I turned to one of my go-to baking books, Dorie Greenspan’s Baking: From My Home to Yours, for inspiration. Sure enough, it saved the day (or evening) with an easy recipe for banana Bundt cake. It’s moist and light, almost like a teacake. The only ingredient change I made is with the sugar, decreasing it by a quarter of a cup. It was just the right sweetness for us.

Banana cake

All the ingredients for the recipe are readily available and you should be able to whip this up last minute. I used plain yogurt instead of sour cream (my preference of the two), which we almost always have except for that one evening. Oh, Murphy.

Making banana cake

If you are fast, you can get this in the oven in 15 minutes. I did it in 20, photography included.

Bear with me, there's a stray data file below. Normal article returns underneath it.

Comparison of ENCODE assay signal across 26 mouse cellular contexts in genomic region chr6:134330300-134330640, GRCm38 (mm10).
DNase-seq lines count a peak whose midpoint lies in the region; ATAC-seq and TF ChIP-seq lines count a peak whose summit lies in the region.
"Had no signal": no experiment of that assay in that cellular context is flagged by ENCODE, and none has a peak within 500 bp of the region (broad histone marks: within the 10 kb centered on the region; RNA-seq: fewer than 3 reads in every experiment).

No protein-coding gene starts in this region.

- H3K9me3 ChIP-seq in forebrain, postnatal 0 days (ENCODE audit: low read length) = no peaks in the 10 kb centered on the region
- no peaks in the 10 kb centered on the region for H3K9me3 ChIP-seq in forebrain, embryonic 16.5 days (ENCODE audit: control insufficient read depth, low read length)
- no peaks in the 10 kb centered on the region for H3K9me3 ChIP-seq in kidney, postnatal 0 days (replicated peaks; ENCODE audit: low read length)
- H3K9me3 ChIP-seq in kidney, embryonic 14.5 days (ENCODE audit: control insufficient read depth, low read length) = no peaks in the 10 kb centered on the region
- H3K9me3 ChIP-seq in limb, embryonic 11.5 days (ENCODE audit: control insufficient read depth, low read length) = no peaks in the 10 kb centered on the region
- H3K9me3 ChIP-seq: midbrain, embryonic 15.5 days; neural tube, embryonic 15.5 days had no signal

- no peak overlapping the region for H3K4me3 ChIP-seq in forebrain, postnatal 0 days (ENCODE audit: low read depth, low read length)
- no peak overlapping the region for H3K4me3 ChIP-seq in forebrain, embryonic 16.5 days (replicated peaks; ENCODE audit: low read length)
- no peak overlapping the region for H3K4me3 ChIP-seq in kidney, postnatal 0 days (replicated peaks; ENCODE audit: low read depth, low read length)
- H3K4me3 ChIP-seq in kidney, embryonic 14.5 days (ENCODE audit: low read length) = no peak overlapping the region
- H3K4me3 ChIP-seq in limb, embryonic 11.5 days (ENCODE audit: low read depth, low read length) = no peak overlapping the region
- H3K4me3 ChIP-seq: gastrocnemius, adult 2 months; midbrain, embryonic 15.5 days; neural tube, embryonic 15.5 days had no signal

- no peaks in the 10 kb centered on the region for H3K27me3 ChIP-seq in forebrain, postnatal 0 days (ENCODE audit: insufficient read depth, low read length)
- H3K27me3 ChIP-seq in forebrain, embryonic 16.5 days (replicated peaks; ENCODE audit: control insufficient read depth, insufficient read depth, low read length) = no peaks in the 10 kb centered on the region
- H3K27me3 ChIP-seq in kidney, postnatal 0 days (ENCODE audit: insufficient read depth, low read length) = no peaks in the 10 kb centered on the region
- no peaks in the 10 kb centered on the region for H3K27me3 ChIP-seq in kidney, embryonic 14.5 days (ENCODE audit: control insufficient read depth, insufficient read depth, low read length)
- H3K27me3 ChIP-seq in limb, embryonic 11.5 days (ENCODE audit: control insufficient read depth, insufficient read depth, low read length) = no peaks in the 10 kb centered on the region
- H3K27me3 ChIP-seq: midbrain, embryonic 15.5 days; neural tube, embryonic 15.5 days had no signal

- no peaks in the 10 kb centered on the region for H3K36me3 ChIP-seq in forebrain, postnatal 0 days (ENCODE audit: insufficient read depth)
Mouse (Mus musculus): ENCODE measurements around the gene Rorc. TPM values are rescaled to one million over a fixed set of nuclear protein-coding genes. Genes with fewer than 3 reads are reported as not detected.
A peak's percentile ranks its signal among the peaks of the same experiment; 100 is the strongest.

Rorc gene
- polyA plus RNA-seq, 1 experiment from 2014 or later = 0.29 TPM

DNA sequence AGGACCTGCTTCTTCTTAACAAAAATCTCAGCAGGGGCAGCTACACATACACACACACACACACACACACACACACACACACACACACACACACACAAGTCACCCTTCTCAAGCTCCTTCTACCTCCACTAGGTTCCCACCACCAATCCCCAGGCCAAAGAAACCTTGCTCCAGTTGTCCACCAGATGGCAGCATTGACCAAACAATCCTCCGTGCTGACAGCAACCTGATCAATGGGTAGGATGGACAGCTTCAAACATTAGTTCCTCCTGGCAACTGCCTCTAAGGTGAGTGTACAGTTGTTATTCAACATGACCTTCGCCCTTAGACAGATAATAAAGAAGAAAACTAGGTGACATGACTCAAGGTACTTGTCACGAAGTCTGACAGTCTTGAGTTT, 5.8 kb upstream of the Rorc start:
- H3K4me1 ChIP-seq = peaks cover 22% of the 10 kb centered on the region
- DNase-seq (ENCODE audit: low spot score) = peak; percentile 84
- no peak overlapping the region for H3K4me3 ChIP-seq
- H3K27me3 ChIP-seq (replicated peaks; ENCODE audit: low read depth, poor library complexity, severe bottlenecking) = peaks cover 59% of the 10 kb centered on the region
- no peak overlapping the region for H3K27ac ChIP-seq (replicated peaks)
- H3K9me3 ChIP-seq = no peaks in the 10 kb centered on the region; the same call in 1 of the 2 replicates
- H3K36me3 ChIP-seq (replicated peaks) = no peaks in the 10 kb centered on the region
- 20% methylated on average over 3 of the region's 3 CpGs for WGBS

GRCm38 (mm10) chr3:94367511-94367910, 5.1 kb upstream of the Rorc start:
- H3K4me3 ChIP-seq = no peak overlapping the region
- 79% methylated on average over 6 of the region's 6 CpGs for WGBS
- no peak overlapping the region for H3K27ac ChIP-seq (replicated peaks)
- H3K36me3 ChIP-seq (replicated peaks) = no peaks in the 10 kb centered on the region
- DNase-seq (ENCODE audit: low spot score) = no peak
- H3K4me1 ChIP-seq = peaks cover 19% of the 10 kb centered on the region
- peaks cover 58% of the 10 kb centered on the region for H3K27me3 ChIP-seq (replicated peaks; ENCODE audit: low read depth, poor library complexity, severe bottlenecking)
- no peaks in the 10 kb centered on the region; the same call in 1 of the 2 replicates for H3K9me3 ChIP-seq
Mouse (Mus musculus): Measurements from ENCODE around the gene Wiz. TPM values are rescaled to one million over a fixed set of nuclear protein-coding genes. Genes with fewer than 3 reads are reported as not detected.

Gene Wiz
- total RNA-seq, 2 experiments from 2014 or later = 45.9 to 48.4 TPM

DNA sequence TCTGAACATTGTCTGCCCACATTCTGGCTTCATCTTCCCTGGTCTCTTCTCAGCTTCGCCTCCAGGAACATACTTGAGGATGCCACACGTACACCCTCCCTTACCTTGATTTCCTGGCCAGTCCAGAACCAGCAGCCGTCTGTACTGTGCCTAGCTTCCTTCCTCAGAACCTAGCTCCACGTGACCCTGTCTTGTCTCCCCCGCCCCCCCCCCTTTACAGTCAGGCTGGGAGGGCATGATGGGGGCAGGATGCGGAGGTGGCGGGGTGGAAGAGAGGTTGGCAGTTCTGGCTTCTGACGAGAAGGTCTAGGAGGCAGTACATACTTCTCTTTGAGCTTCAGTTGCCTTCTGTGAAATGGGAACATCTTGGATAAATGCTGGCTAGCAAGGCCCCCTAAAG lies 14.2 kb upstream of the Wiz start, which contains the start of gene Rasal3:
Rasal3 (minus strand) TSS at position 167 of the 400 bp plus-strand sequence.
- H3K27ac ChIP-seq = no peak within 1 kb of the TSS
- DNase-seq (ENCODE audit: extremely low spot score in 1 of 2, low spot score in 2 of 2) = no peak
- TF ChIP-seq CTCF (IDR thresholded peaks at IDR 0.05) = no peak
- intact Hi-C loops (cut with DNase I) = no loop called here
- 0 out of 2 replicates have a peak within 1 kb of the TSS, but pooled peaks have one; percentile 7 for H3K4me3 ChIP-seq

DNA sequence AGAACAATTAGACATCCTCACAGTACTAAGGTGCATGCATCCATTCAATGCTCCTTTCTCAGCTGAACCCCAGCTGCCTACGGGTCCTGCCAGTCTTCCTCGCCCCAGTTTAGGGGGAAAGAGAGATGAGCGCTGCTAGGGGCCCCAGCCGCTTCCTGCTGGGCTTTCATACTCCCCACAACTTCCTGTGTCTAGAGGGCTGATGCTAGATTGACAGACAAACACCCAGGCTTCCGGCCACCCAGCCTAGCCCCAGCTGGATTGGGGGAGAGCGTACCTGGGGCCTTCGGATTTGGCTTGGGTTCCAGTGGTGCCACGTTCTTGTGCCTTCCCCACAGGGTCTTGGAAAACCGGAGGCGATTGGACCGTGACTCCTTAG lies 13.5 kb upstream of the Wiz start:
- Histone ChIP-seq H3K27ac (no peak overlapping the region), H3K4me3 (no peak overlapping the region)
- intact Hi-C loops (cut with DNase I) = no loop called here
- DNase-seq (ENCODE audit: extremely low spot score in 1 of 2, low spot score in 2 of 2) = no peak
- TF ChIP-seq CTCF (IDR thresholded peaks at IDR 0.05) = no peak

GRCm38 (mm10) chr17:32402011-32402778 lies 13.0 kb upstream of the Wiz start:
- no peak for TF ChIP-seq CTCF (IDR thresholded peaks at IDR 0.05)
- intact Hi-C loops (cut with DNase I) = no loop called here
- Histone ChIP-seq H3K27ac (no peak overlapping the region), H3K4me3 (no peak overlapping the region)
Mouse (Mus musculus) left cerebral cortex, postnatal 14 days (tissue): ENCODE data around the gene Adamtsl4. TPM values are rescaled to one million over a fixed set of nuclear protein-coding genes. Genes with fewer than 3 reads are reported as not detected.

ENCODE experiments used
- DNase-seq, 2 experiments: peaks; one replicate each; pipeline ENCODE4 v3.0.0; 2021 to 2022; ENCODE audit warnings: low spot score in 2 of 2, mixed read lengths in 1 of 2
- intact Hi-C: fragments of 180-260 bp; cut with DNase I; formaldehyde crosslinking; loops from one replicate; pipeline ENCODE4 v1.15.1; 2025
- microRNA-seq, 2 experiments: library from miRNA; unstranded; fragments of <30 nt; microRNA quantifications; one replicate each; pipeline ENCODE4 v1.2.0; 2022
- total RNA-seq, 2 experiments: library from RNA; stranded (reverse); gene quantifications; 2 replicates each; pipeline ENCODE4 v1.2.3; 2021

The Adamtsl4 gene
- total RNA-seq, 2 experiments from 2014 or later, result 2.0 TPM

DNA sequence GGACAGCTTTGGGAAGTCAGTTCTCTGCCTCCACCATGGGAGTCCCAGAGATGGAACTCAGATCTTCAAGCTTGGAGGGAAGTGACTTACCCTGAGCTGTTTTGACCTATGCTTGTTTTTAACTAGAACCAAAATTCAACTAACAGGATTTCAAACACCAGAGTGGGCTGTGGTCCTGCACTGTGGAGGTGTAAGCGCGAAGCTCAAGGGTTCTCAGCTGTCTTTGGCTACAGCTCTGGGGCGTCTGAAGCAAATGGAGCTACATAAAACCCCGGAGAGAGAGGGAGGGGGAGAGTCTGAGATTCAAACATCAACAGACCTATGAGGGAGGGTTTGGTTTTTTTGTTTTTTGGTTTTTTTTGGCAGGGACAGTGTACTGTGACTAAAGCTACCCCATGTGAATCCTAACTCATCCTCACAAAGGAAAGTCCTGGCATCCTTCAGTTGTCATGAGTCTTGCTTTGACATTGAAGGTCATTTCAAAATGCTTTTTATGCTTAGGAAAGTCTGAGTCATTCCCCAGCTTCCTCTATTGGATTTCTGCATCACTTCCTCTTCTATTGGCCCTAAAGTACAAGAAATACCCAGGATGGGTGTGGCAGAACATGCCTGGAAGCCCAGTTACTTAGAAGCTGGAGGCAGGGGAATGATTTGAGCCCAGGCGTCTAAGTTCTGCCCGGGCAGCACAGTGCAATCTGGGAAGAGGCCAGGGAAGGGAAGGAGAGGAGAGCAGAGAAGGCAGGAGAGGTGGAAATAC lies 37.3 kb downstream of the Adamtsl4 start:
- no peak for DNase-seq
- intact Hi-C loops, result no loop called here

Banana cake batter before baking

Once it’s done, the top will be shiny and moist, but a knife inserted in the middle of the cake would come out clean. Really try to control yourself from eating it right out of the oven.

Banana cake fresh out of the oven

We enjoyed this for breakfast, packed it for school and office snacks, nibbled on it while playing a board game and even gave a couple of slices to the out-laws. If you’re unsure of making this because of the size, I assure you, this will be gone in no time. Bring it to a party or to work and you will come home with an empty plate.

If you’re in Vancouver, baking this would be a great way to warm up the house and it’s a simple, yet delicious snack on this rainy weekend. I’d recommend it with a cup of tea and a good book.

Happy weekend!

Continue Reading